Study Sites

知床 Shiretoko (Japan)

Disentangling the community assembly process is crucial for understanding the structure of biodiversity and how communities will behave in future. The biodiversity change by deer overabundance is one of the biggest problems in Japan. Even in the UNESCO World Natural Heritage Site, Shiretoko (located in northern island of Japan) also has problems with deer overabundance. To clarify the mechanisms biodiversity change by deer herbivory,  I examined the local community assembly processes at both deer over- and no-grazed area by using plant functional traits.

日光 Nikko (Japan)

Evidence of the indirect effects of increasing global deer populations on other trophic levels is increasing. 

However, it remains unknown if excluding deer alters ecosystem functional relationships. In Nikko National Park, a deer-proof fence was constructed in 1997 to protect the vegetation from deer grazing. Here, we measured soil properties, the understory plant community, and the traits of the dominant understory plant, Sasa palmata, both inside and outside a deer exclosure fence to gain an understanding of the general relations among the abiotic and biotic (including insect herbivory) properties of the ecosystem and to see if these relationships were altered due to deer exclosure.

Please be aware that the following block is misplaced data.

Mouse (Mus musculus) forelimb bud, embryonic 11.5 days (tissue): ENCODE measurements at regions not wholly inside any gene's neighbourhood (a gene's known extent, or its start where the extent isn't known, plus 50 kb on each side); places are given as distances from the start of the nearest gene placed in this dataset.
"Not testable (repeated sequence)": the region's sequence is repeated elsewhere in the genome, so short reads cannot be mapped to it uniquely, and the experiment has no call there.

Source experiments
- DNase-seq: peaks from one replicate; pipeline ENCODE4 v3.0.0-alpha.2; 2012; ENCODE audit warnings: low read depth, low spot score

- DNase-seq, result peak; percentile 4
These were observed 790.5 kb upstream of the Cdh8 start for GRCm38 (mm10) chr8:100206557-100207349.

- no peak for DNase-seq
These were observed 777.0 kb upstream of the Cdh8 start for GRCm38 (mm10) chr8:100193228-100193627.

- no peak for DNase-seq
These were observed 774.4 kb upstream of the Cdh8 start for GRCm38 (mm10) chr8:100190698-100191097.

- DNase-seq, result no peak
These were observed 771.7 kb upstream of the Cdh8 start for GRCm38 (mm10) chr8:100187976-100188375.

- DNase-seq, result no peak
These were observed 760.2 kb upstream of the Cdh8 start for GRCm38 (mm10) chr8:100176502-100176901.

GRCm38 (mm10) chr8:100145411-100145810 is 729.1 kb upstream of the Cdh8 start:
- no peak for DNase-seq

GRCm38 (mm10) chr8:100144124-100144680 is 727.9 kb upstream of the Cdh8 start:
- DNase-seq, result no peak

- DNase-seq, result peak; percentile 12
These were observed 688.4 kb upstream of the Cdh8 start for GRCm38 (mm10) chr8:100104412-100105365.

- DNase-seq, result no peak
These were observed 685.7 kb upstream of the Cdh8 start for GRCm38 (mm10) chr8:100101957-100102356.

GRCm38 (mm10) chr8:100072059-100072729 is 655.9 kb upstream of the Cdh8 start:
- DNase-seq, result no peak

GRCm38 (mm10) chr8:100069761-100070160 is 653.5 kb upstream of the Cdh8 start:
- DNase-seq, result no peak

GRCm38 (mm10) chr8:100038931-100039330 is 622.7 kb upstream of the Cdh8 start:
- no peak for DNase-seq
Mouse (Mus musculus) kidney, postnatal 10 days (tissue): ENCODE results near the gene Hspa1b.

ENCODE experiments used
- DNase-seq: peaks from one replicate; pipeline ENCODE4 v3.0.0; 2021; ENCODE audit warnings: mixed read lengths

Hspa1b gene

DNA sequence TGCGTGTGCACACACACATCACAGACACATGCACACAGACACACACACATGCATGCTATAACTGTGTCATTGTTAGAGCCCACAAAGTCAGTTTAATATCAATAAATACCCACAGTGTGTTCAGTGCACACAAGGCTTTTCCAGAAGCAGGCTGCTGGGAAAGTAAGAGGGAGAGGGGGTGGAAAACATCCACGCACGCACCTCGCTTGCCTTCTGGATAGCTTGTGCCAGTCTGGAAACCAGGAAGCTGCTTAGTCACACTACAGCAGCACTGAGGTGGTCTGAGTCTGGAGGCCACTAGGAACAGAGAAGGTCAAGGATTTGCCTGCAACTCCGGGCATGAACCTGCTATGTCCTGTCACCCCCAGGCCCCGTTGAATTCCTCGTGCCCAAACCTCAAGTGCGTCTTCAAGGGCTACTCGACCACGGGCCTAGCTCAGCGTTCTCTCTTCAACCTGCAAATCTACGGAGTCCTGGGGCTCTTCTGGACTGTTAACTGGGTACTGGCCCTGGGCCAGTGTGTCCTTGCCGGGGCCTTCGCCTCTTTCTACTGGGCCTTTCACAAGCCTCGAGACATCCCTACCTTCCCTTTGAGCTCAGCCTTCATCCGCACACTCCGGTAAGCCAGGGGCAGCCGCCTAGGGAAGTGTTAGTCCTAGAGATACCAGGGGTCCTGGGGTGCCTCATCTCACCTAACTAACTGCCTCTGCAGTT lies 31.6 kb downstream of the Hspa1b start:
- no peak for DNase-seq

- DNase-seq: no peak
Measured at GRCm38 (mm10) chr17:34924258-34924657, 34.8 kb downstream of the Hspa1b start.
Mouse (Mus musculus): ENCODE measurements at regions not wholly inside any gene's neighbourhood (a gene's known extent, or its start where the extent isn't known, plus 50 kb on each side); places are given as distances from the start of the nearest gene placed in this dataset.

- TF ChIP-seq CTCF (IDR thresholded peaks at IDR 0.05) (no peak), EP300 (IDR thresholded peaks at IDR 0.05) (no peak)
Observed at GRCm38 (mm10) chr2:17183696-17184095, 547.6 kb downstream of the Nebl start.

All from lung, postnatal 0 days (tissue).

Wapmagoostui-Kuujjuarapik (Canada)


Generally, the plant community assembly process become more deterministic (explained by niches) as the environmental condition becomes more severe.

Our study sire, Whapmagoostui-Kuujjuarapik (W-K) is located at the south end of the tundra in Canada (55°16’50” N, 77°45’10” W). On the characteristic topograph terrain in this site "parabolic dunes", in addition to the arctic harsh climate, extremely strong wind have prevented the vegetation growth. And there are only patchy dwarf vegetation for a long time. In this site, we assessed the variation of the importance of deterministic processes among these patches.

Pond Inlet- Bylot Island (Canada)


Greater snow geese have profound effects on plant community and ecosystem cycling via intense herbivory and a large number of feces, especially in the low-productivity arctic wetlands. But the knowledge of long-term disappearance effects is limited. 

Here, by comparing 50 years-long geese disappearing site (Pond Inlet: Inuit village) to the geese exclosure and fertilization experiments (16 years) at the geese overabundance site (Bylot Island: National Park), I assessed the effect of extremely long-term geese existence/disappearance on the arctic ecosystem from the aspects of plant community and nutrient cycling. 

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